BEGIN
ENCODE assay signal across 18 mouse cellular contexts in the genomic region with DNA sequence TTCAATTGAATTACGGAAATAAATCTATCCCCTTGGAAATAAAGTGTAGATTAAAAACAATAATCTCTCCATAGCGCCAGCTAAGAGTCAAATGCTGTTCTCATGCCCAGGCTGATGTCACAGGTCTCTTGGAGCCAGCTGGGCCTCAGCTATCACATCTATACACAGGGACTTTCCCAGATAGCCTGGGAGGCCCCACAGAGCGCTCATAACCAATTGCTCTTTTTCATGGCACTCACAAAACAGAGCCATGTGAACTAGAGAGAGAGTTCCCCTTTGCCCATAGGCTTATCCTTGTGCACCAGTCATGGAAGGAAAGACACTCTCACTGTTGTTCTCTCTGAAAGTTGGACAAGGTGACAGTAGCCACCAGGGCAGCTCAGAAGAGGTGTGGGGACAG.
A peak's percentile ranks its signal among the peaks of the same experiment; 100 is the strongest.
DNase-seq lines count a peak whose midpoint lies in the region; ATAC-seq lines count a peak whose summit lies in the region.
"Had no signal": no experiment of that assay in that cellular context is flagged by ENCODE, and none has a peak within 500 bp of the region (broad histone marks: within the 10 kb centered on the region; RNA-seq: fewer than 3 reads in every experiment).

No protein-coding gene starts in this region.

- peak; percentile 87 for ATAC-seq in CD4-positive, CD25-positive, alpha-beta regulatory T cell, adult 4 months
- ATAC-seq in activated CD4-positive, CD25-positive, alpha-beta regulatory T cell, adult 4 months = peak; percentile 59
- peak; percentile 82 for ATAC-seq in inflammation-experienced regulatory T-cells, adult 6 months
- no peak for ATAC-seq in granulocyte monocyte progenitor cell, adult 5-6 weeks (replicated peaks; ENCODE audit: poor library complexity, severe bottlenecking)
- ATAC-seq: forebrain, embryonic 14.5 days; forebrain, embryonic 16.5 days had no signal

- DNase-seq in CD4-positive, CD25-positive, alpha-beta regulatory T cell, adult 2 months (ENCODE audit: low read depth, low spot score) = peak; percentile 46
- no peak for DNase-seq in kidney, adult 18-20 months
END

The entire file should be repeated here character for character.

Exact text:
ENCODE assay signal across 18 mouse cellular contexts in the genomic region with DNA sequence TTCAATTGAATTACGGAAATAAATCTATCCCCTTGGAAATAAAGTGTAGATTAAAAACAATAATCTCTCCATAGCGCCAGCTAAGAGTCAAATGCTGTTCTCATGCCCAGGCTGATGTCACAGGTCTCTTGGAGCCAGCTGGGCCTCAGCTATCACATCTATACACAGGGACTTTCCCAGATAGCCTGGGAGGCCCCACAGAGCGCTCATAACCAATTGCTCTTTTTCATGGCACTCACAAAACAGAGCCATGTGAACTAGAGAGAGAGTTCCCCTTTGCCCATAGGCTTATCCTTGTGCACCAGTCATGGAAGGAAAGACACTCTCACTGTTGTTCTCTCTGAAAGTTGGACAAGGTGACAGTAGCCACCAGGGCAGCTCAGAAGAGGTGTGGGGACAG.
A peak's percentile ranks its signal among the peaks of the same experiment; 100 is the strongest.
DNase-seq lines count a peak whose midpoint lies in the region; ATAC-seq lines count a peak whose summit lies in the region.
"Had no signal": no experiment of that assay in that cellular context is flagged by ENCODE, and none has a peak within 500 bp of the region (broad histone marks: within the 10 kb centered on the region; RNA-seq: fewer than 3 reads in every experiment).

No protein-coding gene starts in this region.

- peak; percentile 87 for ATAC-seq in CD4-positive, CD25-positive, alpha-beta regulatory T cell, adult 4 months
- ATAC-seq in activated CD4-positive, CD25-positive, alpha-beta regulatory T cell, adult 4 months = peak; percentile 59
- peak; percentile 82 for ATAC-seq in inflammation-experienced regulatory T-cells, adult 6 months
- no peak for ATAC-seq in granulocyte monocyte progenitor cell, adult 5-6 weeks (replicated peaks; ENCODE audit: poor library complexity, severe bottlenecking)
- ATAC-seq: forebrain, embryonic 14.5 days; forebrain, embryonic 16.5 days had no signal

- DNase-seq in CD4-positive, CD25-positive, alpha-beta regulatory T cell, adult 2 months (ENCODE audit: low read depth, low spot score) = peak; percentile 46
- no peak for DNase-seq in kidney, adult 18-20 months